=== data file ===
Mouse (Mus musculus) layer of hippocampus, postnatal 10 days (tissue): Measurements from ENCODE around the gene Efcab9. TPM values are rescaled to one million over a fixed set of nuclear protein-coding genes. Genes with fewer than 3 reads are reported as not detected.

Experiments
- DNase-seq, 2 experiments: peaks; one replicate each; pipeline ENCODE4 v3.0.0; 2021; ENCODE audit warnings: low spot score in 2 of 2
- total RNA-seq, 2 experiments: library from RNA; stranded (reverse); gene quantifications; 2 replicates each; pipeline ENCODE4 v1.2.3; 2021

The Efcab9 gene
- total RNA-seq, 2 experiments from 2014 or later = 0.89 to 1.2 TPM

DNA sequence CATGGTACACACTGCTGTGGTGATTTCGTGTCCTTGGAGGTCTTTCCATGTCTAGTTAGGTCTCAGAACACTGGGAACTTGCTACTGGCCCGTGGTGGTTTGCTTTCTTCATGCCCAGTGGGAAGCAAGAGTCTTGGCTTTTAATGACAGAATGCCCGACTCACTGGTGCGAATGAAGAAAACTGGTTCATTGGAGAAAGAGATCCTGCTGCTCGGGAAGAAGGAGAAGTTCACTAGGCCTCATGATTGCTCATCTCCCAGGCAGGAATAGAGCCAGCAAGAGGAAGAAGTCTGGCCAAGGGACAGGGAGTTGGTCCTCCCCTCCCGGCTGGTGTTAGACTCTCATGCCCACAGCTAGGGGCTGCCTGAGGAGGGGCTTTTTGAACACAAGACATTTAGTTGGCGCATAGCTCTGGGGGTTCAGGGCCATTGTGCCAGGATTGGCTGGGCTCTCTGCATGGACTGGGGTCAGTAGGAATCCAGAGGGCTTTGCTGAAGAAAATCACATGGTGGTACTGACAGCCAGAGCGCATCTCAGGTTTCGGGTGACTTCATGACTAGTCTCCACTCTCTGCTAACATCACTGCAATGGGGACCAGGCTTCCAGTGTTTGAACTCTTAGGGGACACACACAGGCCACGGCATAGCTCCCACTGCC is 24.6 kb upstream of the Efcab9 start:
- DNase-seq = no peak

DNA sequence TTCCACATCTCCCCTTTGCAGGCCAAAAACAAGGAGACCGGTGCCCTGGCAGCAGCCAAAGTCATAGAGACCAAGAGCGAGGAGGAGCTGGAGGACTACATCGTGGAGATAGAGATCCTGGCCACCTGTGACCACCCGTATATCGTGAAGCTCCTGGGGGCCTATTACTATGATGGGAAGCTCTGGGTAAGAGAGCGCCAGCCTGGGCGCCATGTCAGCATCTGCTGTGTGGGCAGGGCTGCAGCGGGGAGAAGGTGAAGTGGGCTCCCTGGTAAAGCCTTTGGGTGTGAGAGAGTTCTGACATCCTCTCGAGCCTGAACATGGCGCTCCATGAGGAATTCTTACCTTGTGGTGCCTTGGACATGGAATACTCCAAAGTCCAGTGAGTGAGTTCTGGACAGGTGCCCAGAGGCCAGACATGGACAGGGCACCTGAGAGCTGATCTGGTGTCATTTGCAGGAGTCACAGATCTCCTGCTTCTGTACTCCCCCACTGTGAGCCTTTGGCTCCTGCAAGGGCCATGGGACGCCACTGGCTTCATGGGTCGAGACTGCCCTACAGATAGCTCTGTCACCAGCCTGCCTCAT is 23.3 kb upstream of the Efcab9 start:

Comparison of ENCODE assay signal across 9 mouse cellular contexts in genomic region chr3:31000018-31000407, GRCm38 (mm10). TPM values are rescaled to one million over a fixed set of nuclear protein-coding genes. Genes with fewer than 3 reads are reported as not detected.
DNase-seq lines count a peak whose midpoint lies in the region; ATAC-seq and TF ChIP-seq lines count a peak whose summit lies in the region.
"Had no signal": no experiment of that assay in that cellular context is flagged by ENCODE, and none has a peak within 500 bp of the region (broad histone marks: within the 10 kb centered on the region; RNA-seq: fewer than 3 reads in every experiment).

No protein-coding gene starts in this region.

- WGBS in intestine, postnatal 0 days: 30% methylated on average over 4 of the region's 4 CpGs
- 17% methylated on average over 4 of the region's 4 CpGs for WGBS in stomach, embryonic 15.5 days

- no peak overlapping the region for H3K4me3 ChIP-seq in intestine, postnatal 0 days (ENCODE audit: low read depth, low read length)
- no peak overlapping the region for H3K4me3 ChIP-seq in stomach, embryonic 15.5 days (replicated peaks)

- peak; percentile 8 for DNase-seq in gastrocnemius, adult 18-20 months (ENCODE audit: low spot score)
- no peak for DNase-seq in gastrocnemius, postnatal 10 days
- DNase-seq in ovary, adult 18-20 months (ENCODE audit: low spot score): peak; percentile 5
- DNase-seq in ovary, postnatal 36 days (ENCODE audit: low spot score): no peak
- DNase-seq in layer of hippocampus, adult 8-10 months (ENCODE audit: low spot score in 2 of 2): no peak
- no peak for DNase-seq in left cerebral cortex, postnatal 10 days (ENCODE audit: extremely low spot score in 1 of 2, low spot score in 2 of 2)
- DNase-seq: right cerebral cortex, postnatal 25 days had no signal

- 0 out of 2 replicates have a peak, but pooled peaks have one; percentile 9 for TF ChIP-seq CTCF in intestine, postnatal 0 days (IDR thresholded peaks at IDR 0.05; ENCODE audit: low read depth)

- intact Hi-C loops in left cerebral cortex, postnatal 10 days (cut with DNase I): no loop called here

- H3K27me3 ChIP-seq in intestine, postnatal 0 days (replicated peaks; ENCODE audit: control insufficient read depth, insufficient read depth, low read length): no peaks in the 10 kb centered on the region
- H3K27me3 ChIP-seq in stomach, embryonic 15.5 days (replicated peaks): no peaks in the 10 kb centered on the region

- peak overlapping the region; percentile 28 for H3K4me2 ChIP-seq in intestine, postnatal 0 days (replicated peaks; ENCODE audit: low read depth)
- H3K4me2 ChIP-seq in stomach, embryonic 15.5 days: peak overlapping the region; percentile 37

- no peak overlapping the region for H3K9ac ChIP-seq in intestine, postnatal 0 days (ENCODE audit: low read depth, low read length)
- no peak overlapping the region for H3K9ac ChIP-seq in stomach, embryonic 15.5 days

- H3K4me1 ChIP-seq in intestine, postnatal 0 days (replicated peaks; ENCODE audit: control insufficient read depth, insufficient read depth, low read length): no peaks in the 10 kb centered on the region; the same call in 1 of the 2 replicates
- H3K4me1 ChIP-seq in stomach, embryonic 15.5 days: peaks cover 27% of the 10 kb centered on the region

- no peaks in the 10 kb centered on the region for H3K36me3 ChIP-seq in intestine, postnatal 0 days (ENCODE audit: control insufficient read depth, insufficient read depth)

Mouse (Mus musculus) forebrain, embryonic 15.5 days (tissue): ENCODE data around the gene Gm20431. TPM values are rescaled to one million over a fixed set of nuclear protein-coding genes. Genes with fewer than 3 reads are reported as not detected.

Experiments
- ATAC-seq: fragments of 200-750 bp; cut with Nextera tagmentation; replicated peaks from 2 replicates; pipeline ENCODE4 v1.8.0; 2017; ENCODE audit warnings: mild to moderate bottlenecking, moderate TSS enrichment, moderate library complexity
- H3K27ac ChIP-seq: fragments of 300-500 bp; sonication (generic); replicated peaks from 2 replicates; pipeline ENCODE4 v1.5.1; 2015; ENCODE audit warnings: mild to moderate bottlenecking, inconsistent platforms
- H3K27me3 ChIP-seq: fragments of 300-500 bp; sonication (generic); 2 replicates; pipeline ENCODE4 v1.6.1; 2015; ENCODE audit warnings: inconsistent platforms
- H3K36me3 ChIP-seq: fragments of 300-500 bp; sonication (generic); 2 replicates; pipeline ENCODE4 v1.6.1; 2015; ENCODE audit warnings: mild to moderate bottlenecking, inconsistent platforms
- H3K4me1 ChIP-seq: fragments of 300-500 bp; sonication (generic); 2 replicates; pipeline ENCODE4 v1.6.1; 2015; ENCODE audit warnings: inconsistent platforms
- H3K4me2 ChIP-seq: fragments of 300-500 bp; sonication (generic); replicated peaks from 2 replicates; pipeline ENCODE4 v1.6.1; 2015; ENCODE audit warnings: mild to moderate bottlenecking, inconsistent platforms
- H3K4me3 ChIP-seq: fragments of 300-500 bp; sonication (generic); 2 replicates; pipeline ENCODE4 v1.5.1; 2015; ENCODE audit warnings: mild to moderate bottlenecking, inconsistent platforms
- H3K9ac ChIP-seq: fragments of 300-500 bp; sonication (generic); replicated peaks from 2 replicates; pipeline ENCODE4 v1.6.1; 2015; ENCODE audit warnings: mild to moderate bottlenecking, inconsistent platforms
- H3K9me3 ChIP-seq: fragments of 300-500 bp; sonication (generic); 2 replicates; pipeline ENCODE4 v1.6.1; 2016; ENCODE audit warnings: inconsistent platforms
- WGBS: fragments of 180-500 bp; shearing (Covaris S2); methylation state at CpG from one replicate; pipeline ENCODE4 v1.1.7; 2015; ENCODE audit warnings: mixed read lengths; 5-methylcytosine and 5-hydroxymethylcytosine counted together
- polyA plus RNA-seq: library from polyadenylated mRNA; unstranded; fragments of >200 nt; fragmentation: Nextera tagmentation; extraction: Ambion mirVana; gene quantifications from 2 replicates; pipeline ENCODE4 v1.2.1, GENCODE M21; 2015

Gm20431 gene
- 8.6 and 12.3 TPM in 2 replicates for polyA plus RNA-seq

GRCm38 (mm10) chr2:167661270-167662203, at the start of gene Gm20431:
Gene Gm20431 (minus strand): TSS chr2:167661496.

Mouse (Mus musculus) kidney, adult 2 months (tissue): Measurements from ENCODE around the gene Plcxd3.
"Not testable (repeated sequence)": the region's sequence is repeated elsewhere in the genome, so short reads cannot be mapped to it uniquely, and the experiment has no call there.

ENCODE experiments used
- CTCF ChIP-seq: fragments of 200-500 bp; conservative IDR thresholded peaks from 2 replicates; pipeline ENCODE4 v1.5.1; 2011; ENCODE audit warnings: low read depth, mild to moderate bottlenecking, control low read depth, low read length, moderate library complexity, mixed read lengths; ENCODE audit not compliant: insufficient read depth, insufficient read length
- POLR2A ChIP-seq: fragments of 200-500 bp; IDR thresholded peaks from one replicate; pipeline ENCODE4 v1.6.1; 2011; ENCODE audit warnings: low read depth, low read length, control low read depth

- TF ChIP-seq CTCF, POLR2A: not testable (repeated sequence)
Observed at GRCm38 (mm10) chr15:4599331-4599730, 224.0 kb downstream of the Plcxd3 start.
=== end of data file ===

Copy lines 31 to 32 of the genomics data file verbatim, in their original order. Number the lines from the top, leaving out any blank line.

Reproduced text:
- no peak overlapping the region for H3K9ac ChIP-seq in intestine, postnatal 0 days (ENCODE audit: low read depth, low read length)
- no peak overlapping the region for H3K9ac ChIP-seq in stomach, embryonic 15.5 days